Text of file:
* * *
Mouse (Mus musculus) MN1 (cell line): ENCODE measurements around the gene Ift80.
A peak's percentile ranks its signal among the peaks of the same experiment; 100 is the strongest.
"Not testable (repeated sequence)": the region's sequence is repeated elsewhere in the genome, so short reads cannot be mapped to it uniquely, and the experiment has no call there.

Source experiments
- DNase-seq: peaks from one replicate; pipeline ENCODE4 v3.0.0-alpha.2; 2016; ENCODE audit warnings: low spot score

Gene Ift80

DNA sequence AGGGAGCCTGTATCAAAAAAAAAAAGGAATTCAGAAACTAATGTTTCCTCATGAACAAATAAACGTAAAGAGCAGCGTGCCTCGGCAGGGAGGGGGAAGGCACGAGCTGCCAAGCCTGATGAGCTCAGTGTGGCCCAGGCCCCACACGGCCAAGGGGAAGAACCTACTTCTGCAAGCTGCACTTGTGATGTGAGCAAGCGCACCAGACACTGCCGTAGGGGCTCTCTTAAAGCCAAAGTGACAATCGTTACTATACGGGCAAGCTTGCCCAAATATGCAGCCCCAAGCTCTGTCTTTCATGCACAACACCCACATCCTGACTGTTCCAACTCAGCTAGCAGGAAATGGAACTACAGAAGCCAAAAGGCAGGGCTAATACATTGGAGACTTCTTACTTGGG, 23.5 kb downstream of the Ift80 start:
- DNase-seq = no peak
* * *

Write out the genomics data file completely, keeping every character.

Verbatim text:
Mouse (Mus musculus) MN1 (cell line): ENCODE measurements around the gene Ift80.
A peak's percentile ranks its signal among the peaks of the same experiment; 100 is the strongest.
"Not testable (repeated sequence)": the region's sequence is repeated elsewhere in the genome, so short reads cannot be mapped to it uniquely, and the experiment has no call there.

Source experiments
- DNase-seq: peaks from one replicate; pipeline ENCODE4 v3.0.0-alpha.2; 2016; ENCODE audit warnings: low spot score

Gene Ift80

DNA sequence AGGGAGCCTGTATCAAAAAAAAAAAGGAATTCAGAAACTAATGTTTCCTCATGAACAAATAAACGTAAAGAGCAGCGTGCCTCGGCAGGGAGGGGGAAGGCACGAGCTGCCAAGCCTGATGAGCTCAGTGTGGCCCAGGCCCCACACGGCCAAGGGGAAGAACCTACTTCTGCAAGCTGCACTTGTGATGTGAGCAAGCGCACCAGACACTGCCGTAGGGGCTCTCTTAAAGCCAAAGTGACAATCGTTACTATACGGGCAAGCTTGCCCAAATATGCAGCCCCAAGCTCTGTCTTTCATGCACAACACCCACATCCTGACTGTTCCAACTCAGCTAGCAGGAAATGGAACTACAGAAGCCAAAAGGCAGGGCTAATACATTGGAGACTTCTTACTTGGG, 23.5 kb downstream of the Ift80 start:
- DNase-seq = no peak